St. Stephen's Cathedral in Metz.
I came across this picture tonight. It is an interior photo of the very tall nave in the Metz Cathedral (Cathédrale Saint-Étienne de Metz). The nave it shows is over 40 meters high! That’s impressive, but that fact is not why I am posting this photo.
As I was admiring the beauty of the cathedral, I noted that it has chairs instead of pews. My very first thought was about how hard it would be to set out all of those chairs. My next thought was, boy, I sure bet it’s difficult to keep all them straightly aligned, they must be knocked about pretty constantly….My next thought (stick with me, my thought process is rather tangential) was remembering that all the great churches of Europe lacked pews and chairs, and I immediately went into my next thought about how many thousands millions of Catholics through the centuries got down on their knees on the cold stone floor to pray and worship our Lord. Not for timed “one hour masses.” No, these were full on liturgical, Gregorian chanted, only the ordained priests touched the sacrament, loooong affairs. Several times a day. Everyday. When it was time to kneel, our predecessors got down on the stone…or tile…or bare floor. On. Their. Knees. And NOW we come to the reason why I posted the picture of the beautiful Metz Cathedral. Seeing this picture reminded me….
I remembered something my mom told me when I was a little girl. It was a moment that will stay with me all of my life. We were getting ready to go to church for Good Friday. My mom told me that when she herself was a girl, she was moved to see, every Good Friday, all the faithful Polish men of her parish approaching the Wood of the Cross on their knees, and weeping profusely. She told me, “Crying, they were crying. Gruff men, men like Grandpa!” And she repeated, shaking her head in awe, “They went the whole way on their knees! on the hard floor!” Though decades had passed, I could still hear the awe and emotion in my mom’s voice.
I remark this kind of faith and adoration, to approach our Lord in humility, in suffering, in sacrifice, in total gratitude. Would that today we see such faith!
I don’t know when I became aware that Protestants don’t kneel. I do not know when I noticed a lack of kneelers in their churches. But Catholics kneel. I have always thought of our kneeling-ness. And that reminds me of another family story. Whenever we would see my mom’s extended family, my dad would tell the story of attending Mass early in my parents’ marriage with my mom’s cousin, the nun. She stood next to my dad (then a Lutheran) and throughout the Mass “barked orders under her breath like a drill sergeant –‘Sit!…Kneel!…Stand!’” I still think of that story at odd times and hear in my head, “Sit! Kneel! Stand!” It makes me smile. I love the kneeling. I love the Church for kneeling. It makes us special because it makes us submissive. But over the decades, I have noticed a sad trend away from kneeling during Mass, even before and after Eucharist.
Because of that story my mom told me when I was a kid, my attitude about kneeling during the Mass is completely different than most modern Catholics. For instance, at my parish we have a few pew sections where there are no kneelers. So, I make sure that my family is the one which gets one of the ‘no kneeler pews’. We are kneelers in my family, and I would just as soon that it be my kids and me on our knees on the uncomfortable floor, than another family which most likely would then feel permitted to sit all through the Mass. I tell my kids, “With all Christ suffered for us, we can kneel on the carpet for 15 minutes.” When our knees hurt, we know to think, “Thank you, Lord, for letting us share in your suffering.” (When we first started doing this, the kids weren’t too happy but now they never complain.) I have found that our example sometimes seems to affect others in ‘no kneeler pews’, although that is not why we are doing it. We do it because we can choose to do it, we do it as a love offering to our fellow parishioners so that they don’t have to, and even more importantly, we do it so that they will not be tempted to ‘sit out’ the worship. We are helping them avoid this near occasion of …ingratitude and complacency.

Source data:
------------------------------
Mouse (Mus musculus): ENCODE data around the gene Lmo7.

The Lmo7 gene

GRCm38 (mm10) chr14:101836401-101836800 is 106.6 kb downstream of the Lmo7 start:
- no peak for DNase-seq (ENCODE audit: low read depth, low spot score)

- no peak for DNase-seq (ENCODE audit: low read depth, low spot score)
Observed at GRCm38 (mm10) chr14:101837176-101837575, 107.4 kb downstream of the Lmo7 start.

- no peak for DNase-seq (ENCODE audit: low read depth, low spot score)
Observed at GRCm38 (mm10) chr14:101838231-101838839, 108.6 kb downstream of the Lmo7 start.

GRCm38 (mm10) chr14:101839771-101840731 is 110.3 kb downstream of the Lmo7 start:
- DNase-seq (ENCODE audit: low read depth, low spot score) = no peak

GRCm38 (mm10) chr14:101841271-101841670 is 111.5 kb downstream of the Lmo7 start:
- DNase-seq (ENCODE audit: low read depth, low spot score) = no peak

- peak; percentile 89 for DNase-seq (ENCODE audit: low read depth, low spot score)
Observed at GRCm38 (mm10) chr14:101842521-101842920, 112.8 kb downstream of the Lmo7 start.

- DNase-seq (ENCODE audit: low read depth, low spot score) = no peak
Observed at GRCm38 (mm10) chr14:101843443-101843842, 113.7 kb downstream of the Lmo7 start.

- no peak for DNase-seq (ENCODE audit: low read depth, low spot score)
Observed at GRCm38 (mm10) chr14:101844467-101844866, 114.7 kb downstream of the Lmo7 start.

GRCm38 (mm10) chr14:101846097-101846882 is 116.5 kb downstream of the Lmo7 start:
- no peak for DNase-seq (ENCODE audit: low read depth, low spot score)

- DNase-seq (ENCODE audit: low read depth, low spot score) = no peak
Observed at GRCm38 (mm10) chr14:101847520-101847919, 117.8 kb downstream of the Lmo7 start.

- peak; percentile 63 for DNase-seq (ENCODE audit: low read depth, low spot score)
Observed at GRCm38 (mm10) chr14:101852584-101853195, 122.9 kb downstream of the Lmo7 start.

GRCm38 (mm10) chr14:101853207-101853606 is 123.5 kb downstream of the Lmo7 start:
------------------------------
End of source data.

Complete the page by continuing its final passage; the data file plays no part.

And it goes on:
In our modern society, we might think it is undignified to kneel. We might feel like it is uncomfortable and unnecessary. But kneeling has never been comfortable or dignified. The whole point, in fact the very reason why kneeling is NECESSARY, is because it demonstrates physically that we honor God, and submit to His Will. When we worship God, a necessary part of the worship is to acknowledge that He is great, and we are…not. If we cannot prostrate ourselves before our Lord, I fear our faith is shallow and our self-importance deep.
We are not doing God a favor by being in church on Sunday. We are not working our way into God’s good graces. We are allowed, through God’s infinite mercy, to be filled with all the blessings that the Mass imparts, to witness a miracle every Eucharist, to join in Christ’s divinity through it. We are honored and we are humbled and we say, “For you alone are the Holy One! You alone are the Lord! You alone are the Most High, Jesus Christ!”
The LORD’S fire came down and consumed the holocaust, wood, stones, and dust, and it lapped up the water in the trench. Seeing this, all the people fell prostrate and said, “The LORD is God! The LORD is God!” — 1 Kings 18:39
Prayer: Jesus, You graciously and mercifully bore our sins upon Your back, suffering not only torture and death, but humiliation and scorn. Thank you! Lord, I beg You to work in me a miracle–convert my heart to love You with a fullness that drives out selfish thoughts for myself. Do not permit that my pride keep me from worshipping You in true love, as You deserve. Lord, You bring all sinners who seek You to forgiveness and grace. Fill me with grace now, I humbly ask. Amen.
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